Walt Whitman, Ed Begley - Crossing Brooklyn Ferry & Other Poems download mp3 album
Crossing Brooklyn Ferry.
Walt Whitman: Poems study guide contains a biography of Walt Whitman, literature essays, a complete e-text, quiz questions, major themes, characters, and a full summary and analysis. The speaker then "approaches" his readers more closely and claims that they see each other in the same way. He reiterates the eternal connection between all human beings. In the 10th verse, he exclaims that nothing is more beautiful or admirable than his view of stately Manhattan from his ferry. Analysis: Walt Whitman wrote "Crossing Brooklyn Ferry" before the construction of the Brooklyn Bridge (which was completed in 1883). During Whitman's time, the ferry was the way most commuters traveled between Brooklyn and Manhattan. Additionally, Whitman wrote this poem at the cusp of the American Civil War, during a time when America's identity was deeply bifurcated.
Crossing Brooklyn Ferry" is a poem by Walt Whitman, and is part of his collection Leaves of Grass. It describes the ferry trip across the East River from Manhattan to Brooklyn at the exact location that was to become the Brooklyn Bridge. The speaker begins half an hour before sunset, and continues into the evening with a description comparing the tides to the attraction of New York City.
Whitman wrote "Crossing Brooklyn Ferry" in the years before the American Civil War. As you read Whitman's rhetoric about a great Soul and the solidarity of all peoples, keep in mind that the nation was in the process of splintering into deadly rivals. The barriers "between us" that Whitman refers to were very real in the late 1850s. Whitman was a tireless (some might say shameless) self-promoter, and you could attribute some of his more sensational poetic tendencies, like the frequent use of exclamation marks, to that knack for grabbing attention that he honed as a journalist. Whitman's big break as a poet was also one of the most important events in American literature: the publication of Leaves of Grass in 1855. The poem we now call "Crossing Brooklyn Ferry" was published in 1856 under the title "Sun Down Poem.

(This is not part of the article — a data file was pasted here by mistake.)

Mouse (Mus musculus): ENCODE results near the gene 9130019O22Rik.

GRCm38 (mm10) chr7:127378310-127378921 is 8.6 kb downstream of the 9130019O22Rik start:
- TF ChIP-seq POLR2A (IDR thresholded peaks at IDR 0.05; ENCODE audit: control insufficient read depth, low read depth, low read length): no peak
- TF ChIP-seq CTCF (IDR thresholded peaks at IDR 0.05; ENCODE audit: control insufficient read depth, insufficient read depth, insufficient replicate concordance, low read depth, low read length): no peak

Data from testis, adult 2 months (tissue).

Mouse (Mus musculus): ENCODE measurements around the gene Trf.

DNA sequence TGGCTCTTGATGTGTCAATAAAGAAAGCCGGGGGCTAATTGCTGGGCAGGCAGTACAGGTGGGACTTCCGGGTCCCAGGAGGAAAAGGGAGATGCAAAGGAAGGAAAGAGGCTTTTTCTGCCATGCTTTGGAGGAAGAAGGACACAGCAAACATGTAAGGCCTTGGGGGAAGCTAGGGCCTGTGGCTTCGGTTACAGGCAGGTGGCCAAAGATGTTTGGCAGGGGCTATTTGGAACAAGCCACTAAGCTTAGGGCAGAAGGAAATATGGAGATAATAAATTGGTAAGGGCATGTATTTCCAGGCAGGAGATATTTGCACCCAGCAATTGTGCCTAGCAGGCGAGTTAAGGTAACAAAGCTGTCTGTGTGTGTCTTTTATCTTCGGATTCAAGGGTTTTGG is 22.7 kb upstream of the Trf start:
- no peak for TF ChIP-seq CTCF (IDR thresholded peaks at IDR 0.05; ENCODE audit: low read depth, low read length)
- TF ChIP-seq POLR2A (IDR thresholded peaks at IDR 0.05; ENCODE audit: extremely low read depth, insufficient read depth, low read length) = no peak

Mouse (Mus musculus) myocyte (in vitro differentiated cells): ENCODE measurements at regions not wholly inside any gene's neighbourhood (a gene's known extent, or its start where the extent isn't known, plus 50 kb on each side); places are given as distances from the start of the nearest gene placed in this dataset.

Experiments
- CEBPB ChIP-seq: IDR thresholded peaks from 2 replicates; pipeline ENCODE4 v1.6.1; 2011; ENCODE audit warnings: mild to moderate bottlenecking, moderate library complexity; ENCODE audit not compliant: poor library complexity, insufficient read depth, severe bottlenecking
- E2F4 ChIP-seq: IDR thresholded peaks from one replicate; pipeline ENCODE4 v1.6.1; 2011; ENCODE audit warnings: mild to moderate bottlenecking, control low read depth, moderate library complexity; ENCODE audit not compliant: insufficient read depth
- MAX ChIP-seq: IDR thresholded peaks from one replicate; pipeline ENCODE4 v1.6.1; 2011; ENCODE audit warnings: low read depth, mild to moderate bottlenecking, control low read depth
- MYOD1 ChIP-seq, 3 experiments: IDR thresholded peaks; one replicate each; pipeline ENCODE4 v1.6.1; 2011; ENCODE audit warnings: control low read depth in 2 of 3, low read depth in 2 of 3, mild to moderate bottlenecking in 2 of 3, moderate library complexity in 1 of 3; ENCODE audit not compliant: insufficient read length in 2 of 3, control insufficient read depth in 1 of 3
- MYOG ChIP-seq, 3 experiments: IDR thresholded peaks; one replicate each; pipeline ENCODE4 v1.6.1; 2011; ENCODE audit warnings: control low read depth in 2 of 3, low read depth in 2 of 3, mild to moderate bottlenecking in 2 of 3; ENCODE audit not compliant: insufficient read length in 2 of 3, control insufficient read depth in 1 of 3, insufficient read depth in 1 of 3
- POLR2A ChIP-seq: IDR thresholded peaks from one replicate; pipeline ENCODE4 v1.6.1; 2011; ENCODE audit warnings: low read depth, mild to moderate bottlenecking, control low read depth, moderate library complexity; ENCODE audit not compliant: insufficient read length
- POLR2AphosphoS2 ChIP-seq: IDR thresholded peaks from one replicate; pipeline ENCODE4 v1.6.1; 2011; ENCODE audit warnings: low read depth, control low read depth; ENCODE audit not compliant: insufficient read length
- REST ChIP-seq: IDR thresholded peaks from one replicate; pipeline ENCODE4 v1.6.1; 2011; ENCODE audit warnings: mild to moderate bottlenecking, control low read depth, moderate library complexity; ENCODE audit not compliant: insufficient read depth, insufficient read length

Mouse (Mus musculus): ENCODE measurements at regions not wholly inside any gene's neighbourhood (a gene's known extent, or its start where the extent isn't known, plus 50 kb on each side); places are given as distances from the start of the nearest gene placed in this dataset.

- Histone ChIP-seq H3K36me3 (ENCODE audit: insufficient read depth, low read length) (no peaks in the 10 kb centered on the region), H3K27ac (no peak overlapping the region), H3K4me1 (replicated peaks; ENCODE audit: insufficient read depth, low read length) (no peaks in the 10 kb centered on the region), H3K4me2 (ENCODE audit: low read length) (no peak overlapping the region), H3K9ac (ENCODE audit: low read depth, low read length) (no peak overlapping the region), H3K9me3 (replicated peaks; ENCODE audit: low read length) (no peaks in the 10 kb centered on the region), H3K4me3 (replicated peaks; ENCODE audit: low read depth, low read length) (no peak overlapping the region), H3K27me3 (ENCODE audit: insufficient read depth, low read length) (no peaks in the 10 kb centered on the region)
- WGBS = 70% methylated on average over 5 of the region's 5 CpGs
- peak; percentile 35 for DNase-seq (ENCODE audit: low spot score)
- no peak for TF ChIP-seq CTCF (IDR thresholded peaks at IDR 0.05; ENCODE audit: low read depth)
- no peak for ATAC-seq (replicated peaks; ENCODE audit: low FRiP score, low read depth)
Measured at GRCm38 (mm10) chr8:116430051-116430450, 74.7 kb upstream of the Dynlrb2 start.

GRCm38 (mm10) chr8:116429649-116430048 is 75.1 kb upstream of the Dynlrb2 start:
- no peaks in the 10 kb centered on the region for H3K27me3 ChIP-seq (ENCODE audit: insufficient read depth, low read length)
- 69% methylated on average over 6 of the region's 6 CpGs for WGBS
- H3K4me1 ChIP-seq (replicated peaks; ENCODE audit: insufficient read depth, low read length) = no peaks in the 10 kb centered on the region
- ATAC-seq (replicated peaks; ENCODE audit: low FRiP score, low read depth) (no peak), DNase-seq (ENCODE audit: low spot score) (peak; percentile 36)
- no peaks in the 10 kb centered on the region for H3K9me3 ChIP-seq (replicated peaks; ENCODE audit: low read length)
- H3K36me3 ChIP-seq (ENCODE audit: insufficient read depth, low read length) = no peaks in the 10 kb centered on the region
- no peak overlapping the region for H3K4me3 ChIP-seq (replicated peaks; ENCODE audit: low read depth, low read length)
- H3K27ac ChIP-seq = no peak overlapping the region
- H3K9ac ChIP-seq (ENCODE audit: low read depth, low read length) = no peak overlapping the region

Crossing Brooklyn Ferry. Song of Myself, section 26. I Sing the Body Electric, section 3 (from Children of Adam). No Labor-Saving Machine (from Calamus). By Blue Ontario’s Shore, section 17. Side Two Listen. The speaker begins half an hour before sunset, and continues into the evening with a description comparing the tides to the attraction of New York City The poem.
Crossing Brooklyn Ferry first appeared in 1856 under the title Sun-Down Poem. The original and revised titles introduce the temporal and spatial figures that play such important parts in the poem and in the context of Whitman’s other writings.
In his poem, Crossing the Brooklyn Ferry, Whitman envisions a hopeful future for America, while subtly warning of the dismal future that could easily happen if American’s were not careful. In the poem, Crossing the Bar by Alfred, Lord Tennyson the poet speaks about a journey to the other side, or in other words, death. He uses imagery to describe someone that is ready to set sail on a voyage of no return. We always think of death as something dark, something awful, even scary; however, because of the imagery in this poem, death does not seem scary at all.
|Crossing Brooklyn Ferry||13:29|
|Song Of Myself, Section 26||2:29|
|I Sing The Body Electric, Section 3 (From Children Of Adam)||1:34|
|No Labor-Saving Machine (From Calamus)||0:34|
|By Blue Ontario's Shore, Section 17||1:56|
|Pioneers! O Pioneers! (From Birds Of Passage)||7:24|
|A Song Of The Rolling Earth, Sections 1-4||11:35|
|The World Below The Brine (From Sea-Drift)||1:19|
|After The Sea-Ship (From Sea-Drift)||1:09|
|A Clear Midnight (From From Noon To Starry Night)||0:32|
|Now Finale To The Shore (From Songs Of Parting)||0:43|
|TC 1233||Walt Whitman, Ed Begley||Walt Whitman, Ed Begley - Crossing Brooklyn Ferry & Other Poems (LP, Album)||Caedmon Records||TC 1233||US||1968|
|CDL 51233||Walt Whitman, Ed Begley||Walt Whitman, Ed Begley - Crossing Brooklyn Ferry And Other Poems (Cass)||Caedmon Records||CDL 51233||US||1969|